Connective Cities will support project ideas with follow-up activities such as expert missions, local workshops, webinars and advice on internal, external or third-party project funding options.

5. Key take-aways from the dialogue event

  1. Local public transport:
    1. An electronic ticketing system and the introduction of a multi-modal app can improve bus and train operations.
    2. Buses can increase their speed, and thus their attractiveness, if they do not have to leave the lane and stop in bays and have an automatic green phase.
    3. In order to win back customers despite the pandemic, local transport operators can run publicity campaigns focusing on hygiene measures and safety.
  2. Bicycle traffic:
    1. Apart from building infrastructure such as bike lanes and parking facilities, municipalities have to address and involve their citizens to identify their needs, promote cycling as a sustainable, safe and fast mode of transport and reduce potential opposition to bike traffic due to the loss of parking space.
    2. The introduction of a bike sharing system can encourage more people to use bikes.
    3. In order to get a good picture of bike traffic, municipalities can cooperate with universities to collect data or use cyclists’ GPS data.
  3. Sustainable urban logistics:
    1. To make last mile logistics safer and more sustainable, municipalities can establish café-like social micro hubs for collecting deliveries, including drop-off places and permits to use the curb. In addition, last mile delivery can be done by bike to reduce traffic and emissions.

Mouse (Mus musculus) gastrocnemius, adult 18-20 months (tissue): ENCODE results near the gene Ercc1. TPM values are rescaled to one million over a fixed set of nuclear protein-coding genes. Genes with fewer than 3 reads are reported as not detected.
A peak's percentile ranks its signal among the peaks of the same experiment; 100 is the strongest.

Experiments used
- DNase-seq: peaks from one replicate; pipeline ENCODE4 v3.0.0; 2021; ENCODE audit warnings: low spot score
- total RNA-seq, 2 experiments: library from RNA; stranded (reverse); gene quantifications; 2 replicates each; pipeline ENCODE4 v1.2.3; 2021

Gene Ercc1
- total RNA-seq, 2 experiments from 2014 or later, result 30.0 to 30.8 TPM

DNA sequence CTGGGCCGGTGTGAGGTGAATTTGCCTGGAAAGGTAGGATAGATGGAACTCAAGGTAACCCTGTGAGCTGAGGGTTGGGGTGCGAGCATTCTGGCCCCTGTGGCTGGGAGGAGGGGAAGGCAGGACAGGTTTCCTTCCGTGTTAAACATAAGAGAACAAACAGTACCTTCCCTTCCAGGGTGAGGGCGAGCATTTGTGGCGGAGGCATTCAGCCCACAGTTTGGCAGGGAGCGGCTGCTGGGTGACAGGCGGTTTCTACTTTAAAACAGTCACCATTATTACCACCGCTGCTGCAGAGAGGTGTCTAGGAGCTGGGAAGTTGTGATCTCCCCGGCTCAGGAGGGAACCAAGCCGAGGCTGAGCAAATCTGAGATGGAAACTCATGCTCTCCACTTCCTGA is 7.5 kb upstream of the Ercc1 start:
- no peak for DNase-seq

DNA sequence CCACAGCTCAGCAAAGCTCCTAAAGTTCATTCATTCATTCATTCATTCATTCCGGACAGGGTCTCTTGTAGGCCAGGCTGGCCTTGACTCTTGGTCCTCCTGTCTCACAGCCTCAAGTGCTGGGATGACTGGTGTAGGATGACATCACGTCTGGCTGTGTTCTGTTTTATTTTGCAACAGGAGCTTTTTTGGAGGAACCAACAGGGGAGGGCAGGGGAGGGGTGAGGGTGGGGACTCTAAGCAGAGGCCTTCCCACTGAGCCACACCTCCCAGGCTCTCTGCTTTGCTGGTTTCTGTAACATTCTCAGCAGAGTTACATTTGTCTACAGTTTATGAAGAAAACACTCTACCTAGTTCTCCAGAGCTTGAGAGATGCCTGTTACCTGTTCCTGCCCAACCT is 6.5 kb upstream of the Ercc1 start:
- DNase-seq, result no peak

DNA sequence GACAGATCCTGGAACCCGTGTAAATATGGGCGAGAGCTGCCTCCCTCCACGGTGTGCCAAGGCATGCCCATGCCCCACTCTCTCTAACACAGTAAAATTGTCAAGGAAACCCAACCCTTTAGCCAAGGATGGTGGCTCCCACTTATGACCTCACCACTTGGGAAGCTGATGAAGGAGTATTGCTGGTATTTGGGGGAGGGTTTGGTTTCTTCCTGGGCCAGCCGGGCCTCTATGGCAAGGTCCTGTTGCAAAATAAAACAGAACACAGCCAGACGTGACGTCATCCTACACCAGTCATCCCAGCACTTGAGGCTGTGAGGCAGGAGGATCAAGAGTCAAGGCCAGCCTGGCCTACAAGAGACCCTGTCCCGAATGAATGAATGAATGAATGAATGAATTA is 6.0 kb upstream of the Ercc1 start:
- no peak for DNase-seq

2. Shop owners can be involved to keep loading and delivery zones free from unauthorised parking, while combined sensor and camera systems can improve the technical surveillance of these zones.
    3. Municipal associations can be involved to increase pressure on government to provide legal options for surveillance of loading and delivery areas.
    4. Packaging should be reduced to a minimum and a return system (similar to the bottle deposit schemes already in operation in many countries) can increase recycling of packaging material. Companies can be rewarded for sustainable packaging management, with financial penalties for over-packaging.
       
  4. Sustainable urban mobility in general:
    1. In order to increase mutual appreciation and respect between different road users, bike-only days on weekends can help to promote cycling and raise awareness of cyclists’ road safety.
    2. A zero-emissions campaign, high parking fees and car-free zones can increase people’s willingness to leave the car at home or even give it up and switch to public transport or walking and cycling.
    3. Campaigns to improve road safety, mutual respect and sustainable urban transport help to make traffic safer and more sustainable.

6. Further information: the detailed report of the dialogue event

Sustainable Urban Mobility and COVID-19

Peer Learning Note from UCLG in cooperation with Connective Cities and the City of Wiesbaden
 

In 2020, the international city platform Connective Cities started its series of online events on Covid-19- related topics in cooperation with committed municipal stakeholders. The dialogue event on urban mobility was part of this series.

 

Impressions: Graphic-Recordings of Peer-to-Peer Sessions


Author:
Connective Cities